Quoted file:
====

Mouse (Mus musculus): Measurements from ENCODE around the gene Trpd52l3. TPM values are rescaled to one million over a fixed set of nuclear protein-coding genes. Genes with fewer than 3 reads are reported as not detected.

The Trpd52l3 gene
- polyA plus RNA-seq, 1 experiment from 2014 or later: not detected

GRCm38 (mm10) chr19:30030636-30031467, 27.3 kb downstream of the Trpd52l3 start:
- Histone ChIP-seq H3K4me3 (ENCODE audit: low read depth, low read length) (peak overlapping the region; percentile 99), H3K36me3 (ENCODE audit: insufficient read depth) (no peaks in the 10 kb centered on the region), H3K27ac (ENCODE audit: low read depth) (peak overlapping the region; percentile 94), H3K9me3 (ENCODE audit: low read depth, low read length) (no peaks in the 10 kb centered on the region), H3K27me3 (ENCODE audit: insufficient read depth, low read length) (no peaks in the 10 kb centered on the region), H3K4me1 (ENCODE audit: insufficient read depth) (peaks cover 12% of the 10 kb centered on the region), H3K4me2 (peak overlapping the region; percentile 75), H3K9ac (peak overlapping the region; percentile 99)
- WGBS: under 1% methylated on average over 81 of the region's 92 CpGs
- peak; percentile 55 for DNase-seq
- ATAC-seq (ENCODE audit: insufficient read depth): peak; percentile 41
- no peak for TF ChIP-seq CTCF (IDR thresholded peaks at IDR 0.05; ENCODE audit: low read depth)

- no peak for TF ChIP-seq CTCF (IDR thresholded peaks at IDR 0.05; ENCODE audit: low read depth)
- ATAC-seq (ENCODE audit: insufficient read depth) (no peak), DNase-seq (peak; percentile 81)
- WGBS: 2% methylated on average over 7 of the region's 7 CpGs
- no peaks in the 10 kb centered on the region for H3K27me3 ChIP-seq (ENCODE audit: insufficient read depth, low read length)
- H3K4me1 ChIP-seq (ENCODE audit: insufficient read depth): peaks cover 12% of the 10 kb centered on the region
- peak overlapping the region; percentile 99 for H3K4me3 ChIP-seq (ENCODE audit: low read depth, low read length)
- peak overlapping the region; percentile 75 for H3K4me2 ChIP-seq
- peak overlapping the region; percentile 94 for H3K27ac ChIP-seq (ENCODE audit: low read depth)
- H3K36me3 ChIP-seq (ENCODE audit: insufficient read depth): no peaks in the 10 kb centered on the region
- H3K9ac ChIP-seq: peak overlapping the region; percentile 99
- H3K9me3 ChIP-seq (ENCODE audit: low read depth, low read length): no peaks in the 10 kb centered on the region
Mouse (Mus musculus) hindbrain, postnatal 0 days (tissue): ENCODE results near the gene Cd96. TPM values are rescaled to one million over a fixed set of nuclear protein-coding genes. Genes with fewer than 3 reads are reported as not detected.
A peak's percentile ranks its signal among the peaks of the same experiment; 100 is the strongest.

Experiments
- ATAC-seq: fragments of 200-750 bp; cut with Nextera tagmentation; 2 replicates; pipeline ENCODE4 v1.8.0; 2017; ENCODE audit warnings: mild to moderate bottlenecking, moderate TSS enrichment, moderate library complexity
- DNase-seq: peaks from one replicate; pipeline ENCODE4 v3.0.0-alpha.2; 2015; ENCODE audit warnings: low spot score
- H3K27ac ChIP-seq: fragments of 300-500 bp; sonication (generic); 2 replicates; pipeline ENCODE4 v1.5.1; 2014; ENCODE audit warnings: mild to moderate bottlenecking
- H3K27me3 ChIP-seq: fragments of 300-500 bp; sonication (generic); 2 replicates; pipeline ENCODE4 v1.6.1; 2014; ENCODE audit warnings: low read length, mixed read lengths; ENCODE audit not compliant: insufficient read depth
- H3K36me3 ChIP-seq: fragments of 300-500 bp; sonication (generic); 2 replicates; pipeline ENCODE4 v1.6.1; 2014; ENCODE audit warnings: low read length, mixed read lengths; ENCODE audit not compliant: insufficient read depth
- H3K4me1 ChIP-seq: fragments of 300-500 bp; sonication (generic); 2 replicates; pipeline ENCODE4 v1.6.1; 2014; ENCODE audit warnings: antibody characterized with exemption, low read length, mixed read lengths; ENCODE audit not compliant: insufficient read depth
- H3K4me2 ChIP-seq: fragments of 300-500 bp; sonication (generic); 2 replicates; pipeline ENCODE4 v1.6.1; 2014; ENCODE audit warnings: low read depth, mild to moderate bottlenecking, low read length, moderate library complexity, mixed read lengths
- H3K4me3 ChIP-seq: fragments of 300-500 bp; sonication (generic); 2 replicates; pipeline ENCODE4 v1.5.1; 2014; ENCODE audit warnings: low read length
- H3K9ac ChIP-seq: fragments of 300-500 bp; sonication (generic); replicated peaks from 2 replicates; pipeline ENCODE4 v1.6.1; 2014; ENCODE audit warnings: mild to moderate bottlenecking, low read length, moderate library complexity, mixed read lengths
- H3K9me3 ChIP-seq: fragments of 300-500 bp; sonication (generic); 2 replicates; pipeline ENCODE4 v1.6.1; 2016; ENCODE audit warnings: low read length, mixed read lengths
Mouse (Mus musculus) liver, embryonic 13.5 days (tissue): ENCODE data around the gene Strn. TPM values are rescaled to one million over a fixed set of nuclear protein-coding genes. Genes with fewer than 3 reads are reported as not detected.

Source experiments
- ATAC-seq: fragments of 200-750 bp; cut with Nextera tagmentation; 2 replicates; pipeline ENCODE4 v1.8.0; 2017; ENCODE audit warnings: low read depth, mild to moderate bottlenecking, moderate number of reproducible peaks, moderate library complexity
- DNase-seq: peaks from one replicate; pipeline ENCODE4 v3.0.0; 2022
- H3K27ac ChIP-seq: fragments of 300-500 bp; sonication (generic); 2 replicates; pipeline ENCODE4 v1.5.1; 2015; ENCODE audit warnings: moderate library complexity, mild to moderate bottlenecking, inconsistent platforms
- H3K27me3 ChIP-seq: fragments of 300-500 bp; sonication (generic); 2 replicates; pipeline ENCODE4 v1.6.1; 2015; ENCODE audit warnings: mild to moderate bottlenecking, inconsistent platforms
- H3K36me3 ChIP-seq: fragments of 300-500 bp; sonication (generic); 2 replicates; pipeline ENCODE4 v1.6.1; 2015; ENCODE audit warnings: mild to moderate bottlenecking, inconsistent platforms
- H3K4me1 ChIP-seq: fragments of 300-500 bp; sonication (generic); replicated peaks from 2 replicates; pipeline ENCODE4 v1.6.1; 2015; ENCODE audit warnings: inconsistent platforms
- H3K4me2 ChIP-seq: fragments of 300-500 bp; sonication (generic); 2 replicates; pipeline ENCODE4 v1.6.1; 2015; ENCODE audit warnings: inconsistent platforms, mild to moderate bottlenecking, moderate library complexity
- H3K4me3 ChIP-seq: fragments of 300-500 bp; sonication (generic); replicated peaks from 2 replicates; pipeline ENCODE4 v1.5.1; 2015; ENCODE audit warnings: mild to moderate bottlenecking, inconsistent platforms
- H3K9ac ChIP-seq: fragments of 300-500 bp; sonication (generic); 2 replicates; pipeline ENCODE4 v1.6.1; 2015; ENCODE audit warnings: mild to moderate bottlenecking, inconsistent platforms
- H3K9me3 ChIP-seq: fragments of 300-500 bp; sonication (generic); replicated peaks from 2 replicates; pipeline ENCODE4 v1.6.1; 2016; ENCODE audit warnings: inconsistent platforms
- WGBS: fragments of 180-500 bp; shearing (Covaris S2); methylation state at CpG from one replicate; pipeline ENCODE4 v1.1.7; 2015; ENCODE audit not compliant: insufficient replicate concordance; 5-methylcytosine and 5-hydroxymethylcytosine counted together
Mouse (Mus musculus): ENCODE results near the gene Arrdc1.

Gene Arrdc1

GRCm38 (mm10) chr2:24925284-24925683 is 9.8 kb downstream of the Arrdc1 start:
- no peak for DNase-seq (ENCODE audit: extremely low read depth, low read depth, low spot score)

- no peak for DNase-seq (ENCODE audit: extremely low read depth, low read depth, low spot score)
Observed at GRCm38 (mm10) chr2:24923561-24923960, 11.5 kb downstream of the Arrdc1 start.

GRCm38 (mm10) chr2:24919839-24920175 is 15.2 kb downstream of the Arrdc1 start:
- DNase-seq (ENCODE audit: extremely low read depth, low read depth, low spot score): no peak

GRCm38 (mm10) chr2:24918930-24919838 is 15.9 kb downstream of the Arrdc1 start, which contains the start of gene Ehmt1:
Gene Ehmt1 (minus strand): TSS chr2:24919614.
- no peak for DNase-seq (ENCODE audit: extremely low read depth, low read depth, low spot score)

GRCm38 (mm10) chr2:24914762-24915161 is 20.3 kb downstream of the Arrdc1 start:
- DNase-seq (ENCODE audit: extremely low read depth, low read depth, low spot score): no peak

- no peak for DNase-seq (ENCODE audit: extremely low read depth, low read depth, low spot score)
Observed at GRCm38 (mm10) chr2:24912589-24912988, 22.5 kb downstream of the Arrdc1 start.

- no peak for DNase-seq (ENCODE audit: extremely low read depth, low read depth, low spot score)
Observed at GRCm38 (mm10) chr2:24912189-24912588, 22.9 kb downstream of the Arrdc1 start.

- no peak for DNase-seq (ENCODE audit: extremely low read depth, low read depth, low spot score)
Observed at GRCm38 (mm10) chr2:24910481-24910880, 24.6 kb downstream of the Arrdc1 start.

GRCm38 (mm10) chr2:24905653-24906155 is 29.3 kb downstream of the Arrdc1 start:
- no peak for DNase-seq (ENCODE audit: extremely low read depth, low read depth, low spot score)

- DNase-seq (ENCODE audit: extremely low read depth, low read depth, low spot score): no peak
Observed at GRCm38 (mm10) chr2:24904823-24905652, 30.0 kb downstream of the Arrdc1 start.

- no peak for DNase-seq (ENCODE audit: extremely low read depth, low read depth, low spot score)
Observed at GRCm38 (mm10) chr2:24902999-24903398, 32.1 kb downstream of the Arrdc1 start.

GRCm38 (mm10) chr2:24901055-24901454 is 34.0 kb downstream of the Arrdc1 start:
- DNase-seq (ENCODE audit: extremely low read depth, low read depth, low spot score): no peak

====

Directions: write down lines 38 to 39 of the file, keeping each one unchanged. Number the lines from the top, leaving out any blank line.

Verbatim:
- H3K27ac ChIP-seq: fragments of 300-500 bp; sonication (generic); 2 replicates; pipeline ENCODE4 v1.5.1; 2015; ENCODE audit warnings: moderate library complexity, mild to moderate bottlenecking, inconsistent platforms
- H3K27me3 ChIP-seq: fragments of 300-500 bp; sonication (generic); 2 replicates; pipeline ENCODE4 v1.6.1; 2015; ENCODE audit warnings: mild to moderate bottlenecking, inconsistent platforms